This is a brief overview of information related to FDA's approval to market this product. See the links below to the Summary of Safety and Effectiveness and product labeling for more complete information on this product, its indications for use, and the basis for FDA's approval.
Product Name: ACCULINK™ and RX ACCULINK™ Carotid Stent System
Applicant: Guidant Corporation
Address: Mailstop S216, 3200 Lakeside Drive, Santa Clara, CA 95054
Approval Date: August 30, 2004
Approval Letter: http://www.accessdata.fda.gov/cdrh_docs/pdf4/p040012a.pdf
What is it? This device has two systems: the stent and delivery catheter system (ACCULINK™ and RX ACCULINK™ Carotid Stent System) used with an embolic protection system (ACCUNET™ and RX ACCUNET™ EPS). The stent is a metal mesh tube on a delivery catheter. The embolic protection device is a micromesh filter basket on the end of a delivery catheter that catches any particles that may break off from the blockage during the operation.
How does it work? A Carotid Stent System is inserted during angioplasty, a less invasive procedure in which the stent is threaded up to the neck artery via a catheter inserted in the groin.
- First, the ACCUNET™ or RX ACCUNET™ EPS is inserted into the vessel in the groin and advanced up to the blood vessel in the neck where there is blockage.
- The ACCUNET™ or RX ACCUNET™ EPS is opened up like an umbrella. It has small holes to allow blood to flow through, but small enough to catch any particles that may break off from the blockage during the operation.
- After the ACCUNET™ or RX ACCUNET™ EPS is positioned, the physician uses the same wire to advance the metal stent to the blocked area.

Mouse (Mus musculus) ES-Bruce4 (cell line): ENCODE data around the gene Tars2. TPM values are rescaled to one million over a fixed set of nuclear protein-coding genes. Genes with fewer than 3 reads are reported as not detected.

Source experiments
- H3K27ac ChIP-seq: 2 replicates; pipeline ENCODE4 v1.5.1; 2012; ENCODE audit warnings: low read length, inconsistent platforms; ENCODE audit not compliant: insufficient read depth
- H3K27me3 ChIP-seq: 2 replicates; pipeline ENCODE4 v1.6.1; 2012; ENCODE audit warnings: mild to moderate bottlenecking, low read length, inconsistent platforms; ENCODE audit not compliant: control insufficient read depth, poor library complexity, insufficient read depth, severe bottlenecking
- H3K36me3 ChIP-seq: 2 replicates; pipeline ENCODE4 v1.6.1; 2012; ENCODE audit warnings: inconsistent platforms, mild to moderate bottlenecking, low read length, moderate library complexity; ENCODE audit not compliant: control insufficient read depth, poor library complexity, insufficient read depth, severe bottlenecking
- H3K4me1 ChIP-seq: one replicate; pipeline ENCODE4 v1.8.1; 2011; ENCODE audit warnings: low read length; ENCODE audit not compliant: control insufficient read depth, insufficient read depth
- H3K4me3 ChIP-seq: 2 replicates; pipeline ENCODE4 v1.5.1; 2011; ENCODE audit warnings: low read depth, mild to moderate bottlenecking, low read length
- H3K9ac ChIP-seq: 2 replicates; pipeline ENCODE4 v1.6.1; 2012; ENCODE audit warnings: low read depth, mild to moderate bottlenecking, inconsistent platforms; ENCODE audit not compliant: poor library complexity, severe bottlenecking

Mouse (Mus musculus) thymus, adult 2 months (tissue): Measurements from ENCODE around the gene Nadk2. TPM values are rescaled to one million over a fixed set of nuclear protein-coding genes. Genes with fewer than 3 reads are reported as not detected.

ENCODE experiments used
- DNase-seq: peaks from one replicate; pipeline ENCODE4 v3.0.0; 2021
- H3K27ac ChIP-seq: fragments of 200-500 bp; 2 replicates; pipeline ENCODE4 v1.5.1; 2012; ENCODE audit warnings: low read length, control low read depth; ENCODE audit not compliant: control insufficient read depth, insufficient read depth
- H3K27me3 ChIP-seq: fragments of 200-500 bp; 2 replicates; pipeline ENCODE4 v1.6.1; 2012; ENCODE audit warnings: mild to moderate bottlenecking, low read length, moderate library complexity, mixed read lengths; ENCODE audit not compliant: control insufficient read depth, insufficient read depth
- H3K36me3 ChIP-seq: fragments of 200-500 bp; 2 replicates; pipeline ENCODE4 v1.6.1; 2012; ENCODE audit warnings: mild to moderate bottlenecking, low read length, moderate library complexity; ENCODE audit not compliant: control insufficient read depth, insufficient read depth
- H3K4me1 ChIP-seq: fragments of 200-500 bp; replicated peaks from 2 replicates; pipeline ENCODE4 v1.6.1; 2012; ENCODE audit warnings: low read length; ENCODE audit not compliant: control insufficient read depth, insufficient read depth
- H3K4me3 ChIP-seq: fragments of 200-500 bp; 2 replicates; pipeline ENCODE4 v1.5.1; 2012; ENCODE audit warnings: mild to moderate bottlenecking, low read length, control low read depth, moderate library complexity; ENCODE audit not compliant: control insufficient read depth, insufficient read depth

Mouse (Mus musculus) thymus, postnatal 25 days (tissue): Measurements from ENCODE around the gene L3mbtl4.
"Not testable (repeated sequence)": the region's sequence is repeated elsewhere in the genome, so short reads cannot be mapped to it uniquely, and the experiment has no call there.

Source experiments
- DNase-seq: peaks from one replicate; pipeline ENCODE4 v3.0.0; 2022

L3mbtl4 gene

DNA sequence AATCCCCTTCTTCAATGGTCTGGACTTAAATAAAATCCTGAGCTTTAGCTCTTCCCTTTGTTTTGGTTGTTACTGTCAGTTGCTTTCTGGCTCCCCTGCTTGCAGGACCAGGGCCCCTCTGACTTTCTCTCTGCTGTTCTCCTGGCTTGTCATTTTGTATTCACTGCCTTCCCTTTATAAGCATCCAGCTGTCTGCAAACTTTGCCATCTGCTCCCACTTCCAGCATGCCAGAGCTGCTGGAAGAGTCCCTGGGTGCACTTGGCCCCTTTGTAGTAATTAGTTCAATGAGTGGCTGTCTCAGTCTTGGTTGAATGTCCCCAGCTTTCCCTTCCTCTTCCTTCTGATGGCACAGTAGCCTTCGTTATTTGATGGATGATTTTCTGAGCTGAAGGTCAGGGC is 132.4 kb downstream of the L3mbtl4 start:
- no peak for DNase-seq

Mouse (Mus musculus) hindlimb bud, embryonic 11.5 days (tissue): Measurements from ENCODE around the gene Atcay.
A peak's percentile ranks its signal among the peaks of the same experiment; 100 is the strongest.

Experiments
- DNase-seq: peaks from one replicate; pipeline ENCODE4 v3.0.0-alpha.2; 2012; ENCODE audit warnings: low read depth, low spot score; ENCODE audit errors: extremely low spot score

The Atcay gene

- The metal (nitinol) stent (ACCULINK™ and RX ACCULINK™ Carotid Stent System) is then allowed to come out of the catheter and opens automatically over the blockage.
- The catheter is removed, and another catheter is put up into the neck vessel to close the ACCUNET™ or RX ACCUNET™ EPS and remove it, along with any particles that were trapped.
When is it used? The Carotid Stent Systems are used in patients who:
- have had a transient ischemic attack (TIA) or stroke and have at least 50% blockage in the carotid artery,
- are asymptomatic (no previous TIA or stroke) but have a carotid artery that is at least 80% blocked, and
- have either medical problems or body abnormalities that would cause them not to be good candidates for the surgical alternative (carotid endarterectomy).
What will it accomplish? A clinical study of 581 patients showed that the new stent system successfully opened blockages in 92 percent of patients. When complications from use of the stent were compared to complications reported in the medical literature from patients undergoing surgery, the risk of combined complications of death, stroke and heart attack at 30 days or stroke in the area of the blockage at one year was about 10% compared to 15% for surgery. In addition, the study showed that the stent still allowed blood flow to the brain more than two years after the procedure.
When should it not be used? The Carotid Stent Systems should not be used in patients who:
- cannot take blood thinners;
- have bleeding disorders, such as hemophilia or Von Willebrand’s disease;
- are allergic to nitinol, a nickel-titanium alloy;
- have blockages at the beginning of the neck artery; or
- have problems preventing the catheter from getting to the blockage.
Additional information: Summary of Safety and Effectiveness and labeling will be available at: http://www.accessdata.fda.gov/scripts/cdrh/cfdocs/cftopic/pma/pma.cfm?num=p040012